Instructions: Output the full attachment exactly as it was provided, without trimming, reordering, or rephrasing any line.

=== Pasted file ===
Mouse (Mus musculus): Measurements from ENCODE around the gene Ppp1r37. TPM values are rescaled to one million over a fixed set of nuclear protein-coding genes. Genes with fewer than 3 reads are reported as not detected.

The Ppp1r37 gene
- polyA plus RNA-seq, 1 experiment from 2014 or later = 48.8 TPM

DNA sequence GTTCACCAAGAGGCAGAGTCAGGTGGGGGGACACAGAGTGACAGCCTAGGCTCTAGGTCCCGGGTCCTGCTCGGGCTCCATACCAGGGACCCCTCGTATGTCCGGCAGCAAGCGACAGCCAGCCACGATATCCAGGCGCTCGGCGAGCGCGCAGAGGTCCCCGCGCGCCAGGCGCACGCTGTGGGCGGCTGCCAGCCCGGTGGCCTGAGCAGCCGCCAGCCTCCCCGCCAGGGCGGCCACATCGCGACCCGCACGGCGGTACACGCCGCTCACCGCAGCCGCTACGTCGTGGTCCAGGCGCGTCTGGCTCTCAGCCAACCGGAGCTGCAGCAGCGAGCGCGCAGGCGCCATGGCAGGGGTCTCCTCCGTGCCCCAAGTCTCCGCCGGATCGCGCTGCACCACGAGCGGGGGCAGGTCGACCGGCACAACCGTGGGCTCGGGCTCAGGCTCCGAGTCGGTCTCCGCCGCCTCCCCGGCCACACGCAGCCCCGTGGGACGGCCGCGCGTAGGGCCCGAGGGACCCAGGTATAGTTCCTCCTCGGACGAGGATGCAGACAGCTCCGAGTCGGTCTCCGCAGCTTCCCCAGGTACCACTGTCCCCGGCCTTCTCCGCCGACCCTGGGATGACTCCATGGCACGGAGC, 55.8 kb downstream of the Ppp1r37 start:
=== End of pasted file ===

Mouse (Mus musculus): Measurements from ENCODE around the gene Ppp1r37. TPM values are rescaled to one million over a fixed set of nuclear protein-coding genes. Genes with fewer than 3 reads are reported as not detected.

The Ppp1r37 gene
- polyA plus RNA-seq, 1 experiment from 2014 or later = 48.8 TPM

DNA sequence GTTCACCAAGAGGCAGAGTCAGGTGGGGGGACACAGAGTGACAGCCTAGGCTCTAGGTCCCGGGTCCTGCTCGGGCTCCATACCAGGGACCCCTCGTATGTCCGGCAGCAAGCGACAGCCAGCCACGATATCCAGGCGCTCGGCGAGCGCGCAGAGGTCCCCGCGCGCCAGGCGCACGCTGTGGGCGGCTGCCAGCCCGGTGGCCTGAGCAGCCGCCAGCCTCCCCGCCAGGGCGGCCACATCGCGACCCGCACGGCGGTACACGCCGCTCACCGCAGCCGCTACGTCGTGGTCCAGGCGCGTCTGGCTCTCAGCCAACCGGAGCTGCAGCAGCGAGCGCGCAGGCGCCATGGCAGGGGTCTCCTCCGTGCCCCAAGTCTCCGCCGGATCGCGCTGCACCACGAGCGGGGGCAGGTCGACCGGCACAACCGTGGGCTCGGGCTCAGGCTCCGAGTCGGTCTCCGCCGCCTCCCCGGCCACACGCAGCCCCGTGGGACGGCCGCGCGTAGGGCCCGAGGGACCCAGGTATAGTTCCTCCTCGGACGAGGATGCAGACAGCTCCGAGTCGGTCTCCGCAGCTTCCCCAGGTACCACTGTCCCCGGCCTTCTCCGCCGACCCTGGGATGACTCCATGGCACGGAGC, 55.8 kb downstream of the Ppp1r37 start: